While many of us like the increased highway speed limits found in Texas and many other states, unintended consequences could be playing a factor in fatal truck accidents. A trucking accident lawyer with Baron & Budd may be able to help by filing a lawsuit if you or someone close to you has been hurt or killed in this type of accident.
The Dallas Morning News published an article on March 31 reporting an investigation by the Associated Press into the safety of big rigs at high speeds. According to the article, tractor-trailer tires are not designed to travel more than 75 mph – even though speed limits in areas of Texas and several other states are 75 and 80 mph, and even 85 mph in some locations.
When a truck travels at that rate of speed for an extended amount of time, heat buildup can cause rubber damage that often leads to a blowout. And when this happens to a vehicle that weighs 80,000 pounds (the legal limit), disaster is often the result.
It would only seem natural, then, that states would not raise speed limits on highways if truck tires can’t handle it, right? Amazingly, the article reports that many state legislators did not talk to tire manufacturers before passing the higher speed limits. The vast majority of the tires used on today’s big rigs were designed about 10 years ago, when the most that anyone could drive on a highway was 65-70 mph.
The trucking industry and state officials are trading blame, but the bottom line is that truck accident fatalities due to tire malfunctions are happening at an alarming rate.
The National Highway Traffic Safety Administration (NHTSA) reports nearly 16,000 people died in accidents involving large trucks or buses from 2009-2013. Tires were a contributing factor in 198 fatal accidents that resulted in 223 deaths.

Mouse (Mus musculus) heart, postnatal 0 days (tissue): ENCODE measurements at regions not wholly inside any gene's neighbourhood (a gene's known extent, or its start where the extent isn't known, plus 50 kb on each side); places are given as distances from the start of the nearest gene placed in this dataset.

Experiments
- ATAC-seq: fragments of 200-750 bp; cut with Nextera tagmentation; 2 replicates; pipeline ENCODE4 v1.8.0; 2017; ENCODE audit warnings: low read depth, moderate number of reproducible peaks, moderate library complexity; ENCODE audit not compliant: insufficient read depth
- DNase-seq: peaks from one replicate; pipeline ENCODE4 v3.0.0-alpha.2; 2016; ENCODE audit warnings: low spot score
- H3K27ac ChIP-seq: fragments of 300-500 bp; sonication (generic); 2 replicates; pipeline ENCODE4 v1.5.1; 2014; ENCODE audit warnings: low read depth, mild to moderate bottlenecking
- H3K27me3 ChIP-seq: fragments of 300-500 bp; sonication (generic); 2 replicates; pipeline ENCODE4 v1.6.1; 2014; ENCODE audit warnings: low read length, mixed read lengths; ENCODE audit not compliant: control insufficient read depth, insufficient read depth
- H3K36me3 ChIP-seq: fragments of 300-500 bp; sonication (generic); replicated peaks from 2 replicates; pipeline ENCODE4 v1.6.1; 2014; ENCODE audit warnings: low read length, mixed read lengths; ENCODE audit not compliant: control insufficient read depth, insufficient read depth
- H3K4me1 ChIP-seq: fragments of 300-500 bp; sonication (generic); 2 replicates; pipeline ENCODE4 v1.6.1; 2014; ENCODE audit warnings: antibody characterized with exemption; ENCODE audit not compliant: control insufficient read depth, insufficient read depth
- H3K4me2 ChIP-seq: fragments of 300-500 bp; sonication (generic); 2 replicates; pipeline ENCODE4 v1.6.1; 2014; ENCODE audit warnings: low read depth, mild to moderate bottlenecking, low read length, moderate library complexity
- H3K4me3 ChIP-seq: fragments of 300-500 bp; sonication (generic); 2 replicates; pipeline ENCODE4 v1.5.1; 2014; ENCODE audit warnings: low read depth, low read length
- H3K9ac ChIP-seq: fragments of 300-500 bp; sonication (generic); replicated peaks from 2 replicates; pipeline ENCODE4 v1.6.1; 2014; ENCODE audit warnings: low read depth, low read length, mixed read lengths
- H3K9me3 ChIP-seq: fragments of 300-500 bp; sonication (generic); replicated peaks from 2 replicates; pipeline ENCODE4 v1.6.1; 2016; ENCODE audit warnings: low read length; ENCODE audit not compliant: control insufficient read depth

There are, of course, many reasons that a tire blowout occurs in addition to excessive speed, such as overweight loads, under-inflated tires, road debris and more. But speed is one of the factors that is most controllable; there is technology available that can limit how fast a truck can travel. While many trucking companies are responsible enough to install this equipment in their rigs, many others are not – until the federal government forces them to do so, they will very likely choose not to spend the money.
The article points out another solution, however. Manufacturers could simply make tires that can safely handle higher speeds. There are a few companies that produce tires built to withstand sustained driving at 81 mph that cost about the same as tires rated for 75 mph. However, a spokesman with the Rubber Manufacturers Association who was quoted in the article says manufacturers don’t want to make more of these higher-rated tires because they believe sales would not justify the costs of retooling and redesigning.
Unfortunately, until some sort of overall solution is reached, drivers will continue to be in danger. That truck sharing the road with you could be travelling faster than its tires can handle.